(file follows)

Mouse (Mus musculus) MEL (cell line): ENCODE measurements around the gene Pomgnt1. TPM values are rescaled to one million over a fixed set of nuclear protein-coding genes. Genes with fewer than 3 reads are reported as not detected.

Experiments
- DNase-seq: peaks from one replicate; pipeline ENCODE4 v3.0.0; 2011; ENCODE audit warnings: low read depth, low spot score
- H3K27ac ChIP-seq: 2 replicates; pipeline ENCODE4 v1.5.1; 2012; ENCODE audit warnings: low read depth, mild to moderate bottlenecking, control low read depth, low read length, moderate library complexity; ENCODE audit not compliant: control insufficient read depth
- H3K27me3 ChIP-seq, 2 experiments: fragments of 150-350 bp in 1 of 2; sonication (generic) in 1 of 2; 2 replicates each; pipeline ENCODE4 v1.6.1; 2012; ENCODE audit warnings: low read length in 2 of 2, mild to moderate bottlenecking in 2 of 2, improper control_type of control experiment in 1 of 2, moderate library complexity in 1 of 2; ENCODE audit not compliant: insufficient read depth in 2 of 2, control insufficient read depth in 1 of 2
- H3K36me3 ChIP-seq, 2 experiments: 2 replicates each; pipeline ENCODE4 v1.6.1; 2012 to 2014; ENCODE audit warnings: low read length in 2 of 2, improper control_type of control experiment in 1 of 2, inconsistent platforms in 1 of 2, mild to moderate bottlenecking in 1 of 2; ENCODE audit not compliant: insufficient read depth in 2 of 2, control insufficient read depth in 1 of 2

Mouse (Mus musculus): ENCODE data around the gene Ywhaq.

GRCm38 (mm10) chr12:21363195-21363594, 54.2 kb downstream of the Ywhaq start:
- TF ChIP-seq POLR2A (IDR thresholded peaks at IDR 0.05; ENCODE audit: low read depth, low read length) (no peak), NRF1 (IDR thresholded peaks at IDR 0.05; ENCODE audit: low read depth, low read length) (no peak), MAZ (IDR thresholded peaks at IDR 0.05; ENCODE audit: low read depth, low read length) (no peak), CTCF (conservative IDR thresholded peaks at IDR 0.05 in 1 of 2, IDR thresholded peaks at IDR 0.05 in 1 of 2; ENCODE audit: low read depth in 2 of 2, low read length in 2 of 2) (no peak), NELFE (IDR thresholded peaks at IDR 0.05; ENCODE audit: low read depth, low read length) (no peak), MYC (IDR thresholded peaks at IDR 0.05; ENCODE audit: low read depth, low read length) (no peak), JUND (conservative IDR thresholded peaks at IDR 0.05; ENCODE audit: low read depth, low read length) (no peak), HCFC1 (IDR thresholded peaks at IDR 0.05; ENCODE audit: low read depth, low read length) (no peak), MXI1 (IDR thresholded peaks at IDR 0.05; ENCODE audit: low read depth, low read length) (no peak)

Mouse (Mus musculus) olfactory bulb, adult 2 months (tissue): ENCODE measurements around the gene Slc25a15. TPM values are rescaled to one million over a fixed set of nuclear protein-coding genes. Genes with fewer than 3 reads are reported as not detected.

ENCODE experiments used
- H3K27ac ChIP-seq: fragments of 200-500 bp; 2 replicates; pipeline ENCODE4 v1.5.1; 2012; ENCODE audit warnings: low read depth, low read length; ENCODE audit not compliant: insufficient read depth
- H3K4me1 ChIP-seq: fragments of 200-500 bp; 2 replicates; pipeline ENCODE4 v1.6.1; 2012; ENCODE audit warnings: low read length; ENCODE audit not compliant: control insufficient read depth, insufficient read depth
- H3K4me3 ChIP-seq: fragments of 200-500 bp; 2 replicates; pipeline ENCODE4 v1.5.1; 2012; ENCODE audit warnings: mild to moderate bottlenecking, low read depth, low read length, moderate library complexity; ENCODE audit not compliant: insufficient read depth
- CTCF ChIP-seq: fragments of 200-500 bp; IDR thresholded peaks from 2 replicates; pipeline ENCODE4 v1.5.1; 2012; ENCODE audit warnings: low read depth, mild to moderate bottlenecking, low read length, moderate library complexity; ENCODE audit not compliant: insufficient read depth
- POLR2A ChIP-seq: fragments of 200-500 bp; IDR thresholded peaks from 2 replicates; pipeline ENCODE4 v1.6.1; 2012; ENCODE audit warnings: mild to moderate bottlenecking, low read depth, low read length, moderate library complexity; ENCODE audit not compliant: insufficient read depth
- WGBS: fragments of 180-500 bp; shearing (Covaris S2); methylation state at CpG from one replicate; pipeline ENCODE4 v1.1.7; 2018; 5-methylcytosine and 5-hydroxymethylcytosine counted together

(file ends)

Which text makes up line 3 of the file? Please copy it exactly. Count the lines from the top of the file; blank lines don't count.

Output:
- DNase-seq: peaks from one replicate; pipeline ENCODE4 v3.0.0; 2011; ENCODE audit warnings: low read depth, low spot score